Letter from Langdon: You Don’t Prune Roots
[imgbelt img=Clay.jpg] We liked the idea of hope. We would like better some action.
It’s hard to say when exactly it all started, but there are hard feelings between the two towns.
In the old days it wasn’t unusual for all the towns around here to have somewhere between 40 and 60 high school boys go out for football. Not everyone made the traveling squad.
Now, Rock Port still plays 11-man football, but many other schools here in northwest Missouri don’t have enough students to field an 11-man squad. These schools, including archrival Tarkio, play eight-man football.
A law governing livestock sales (the Grain Inspection, Packers and Stockyards Act) was passed in the day of President Woodrow Wilson. But the rules implementing GIPSA still haven’t been written. Shouldn’t 90 years be long enough to wait?
Some of the same politicians who said Obama wanted to kill your grandma led a tea party rally that cheered in favor of letting a young uninsured American die for lack of health insurance. Universal health care is common in most of the developed world, but those who want to erase Roosevelt and his New Deal from history have blocked it here. Now health insurance costs are rising again. Hasn’t this gone far enough?
Be it football or politics, old rivalries know no limits.
The New Deal and renewed industry grabbed our nation by the jersey and pushed us across the goal line. More than giving hope, the New Deal was about Americans rising to challenge, grinding it out on the ground. So what’s the game about today? We can’t all be billionaires. Seems like anyone who earns less than $250,000 a year in America isn’t even considered human unless he can score.
Are we just corporate assets?
People like us are generally known for having strong backs and weak minds.
Actually my neighbors are smarter than that sounds, because what it really means is that we don’t subscribe to every big deal that spins off the D.C. beltway. Once we knew that with hard work and perseverance, ideas didn’t have to be big to be successful. All it took was work, honesty, and a rigid spine.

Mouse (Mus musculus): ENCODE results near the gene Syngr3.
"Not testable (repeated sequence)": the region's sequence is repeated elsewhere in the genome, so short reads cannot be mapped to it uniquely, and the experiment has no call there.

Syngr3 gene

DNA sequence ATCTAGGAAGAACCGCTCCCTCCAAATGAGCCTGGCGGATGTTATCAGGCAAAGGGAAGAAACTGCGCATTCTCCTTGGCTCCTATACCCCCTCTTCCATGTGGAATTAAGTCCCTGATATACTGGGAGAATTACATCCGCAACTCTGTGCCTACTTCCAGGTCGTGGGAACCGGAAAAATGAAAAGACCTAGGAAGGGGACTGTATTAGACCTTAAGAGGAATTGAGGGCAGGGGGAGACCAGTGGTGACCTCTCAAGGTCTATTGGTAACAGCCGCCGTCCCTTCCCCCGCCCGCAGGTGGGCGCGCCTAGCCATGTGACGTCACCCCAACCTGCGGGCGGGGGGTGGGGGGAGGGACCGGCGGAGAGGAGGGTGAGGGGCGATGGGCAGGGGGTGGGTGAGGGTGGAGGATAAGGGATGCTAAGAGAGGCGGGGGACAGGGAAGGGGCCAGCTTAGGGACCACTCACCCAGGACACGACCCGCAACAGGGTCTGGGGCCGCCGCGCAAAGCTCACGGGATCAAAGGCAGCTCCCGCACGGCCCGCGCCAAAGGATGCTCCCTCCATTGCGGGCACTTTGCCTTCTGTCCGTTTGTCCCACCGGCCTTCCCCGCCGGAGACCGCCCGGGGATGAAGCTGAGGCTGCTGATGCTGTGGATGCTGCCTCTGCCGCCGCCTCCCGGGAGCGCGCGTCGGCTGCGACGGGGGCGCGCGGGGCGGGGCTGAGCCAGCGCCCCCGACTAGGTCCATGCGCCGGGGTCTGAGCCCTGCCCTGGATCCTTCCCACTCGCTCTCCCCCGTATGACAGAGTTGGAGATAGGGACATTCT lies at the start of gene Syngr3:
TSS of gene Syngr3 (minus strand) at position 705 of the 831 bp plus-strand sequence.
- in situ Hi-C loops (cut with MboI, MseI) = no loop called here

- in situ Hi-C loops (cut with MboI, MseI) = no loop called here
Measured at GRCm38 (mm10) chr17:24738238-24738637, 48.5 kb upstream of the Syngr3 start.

But both here and around the world today there are a lot of people who have lost the faith. Hard work doesn’t seem to offer more these days than it offered the average 1850 vintage plantation slave. Lucky ones got basic necessities while the rest barely survived. Descendants of some of those unfortunates have finally made it big by excelling in sports.
Ironically, those same sports opportunities are now seen as the great hyped hope for some of our kids here in Rock Port.
Over the years we’ve seen both our population and our standard of living decline, even as bigger mansions go up in the cities. Opportunity has been stolen a hundred different ways. A good education now costs about the same as what rich folks spend for a new car even though entry-level wages don’t offer enough return to pay for a house and a used Ford.
While most of us look for ways to make money, the best of us look for places to hide it.
Some call taxation redistribution of wealth. Fine, but without that we have sap drained from working class roots to bring bountiful growth at the top.
Concentrated wealth always comes from the bottom up. As any farmer knows, roots feed the whole plant. That’s why every so often the tree has to be pruned or inedible foliage replaces fruit.
You almost never prune roots. But that’s what our economic policies are doing today.
Higher learning is dying on the vine as we argue how to pay for two wars, and how to replace the money stolen from big banks via crooked mortgage traders motivated only by the size of their bonuses. A few more dollars in tax won’t break the rich just like a few fair rules won’t break the meatpackers or the bankers.
What a few taxes and rules will do is help level the playing field for average every day taxpaying U.S. citizens — those of us who would rather work independently than be the property of organized, money-motivated business interests.
Heaven forbid we tax billionaire contractors, speculators, integrators, consolidators, and money launderers more than the rest of us.
The next election is only 13 months away. It’s time for the presidential candidacy built on hope to remember they promised to become an Administration of action.
I feel a little like one of my hefty grandsons finally got the ball. We’re down by three points. It’s fourth and long. There are five seconds left.
Run with it, kid!
Richard Oswald is a fourth generation farmer living in Langdon, Missouri. He is president of the Missouri Farmers Union.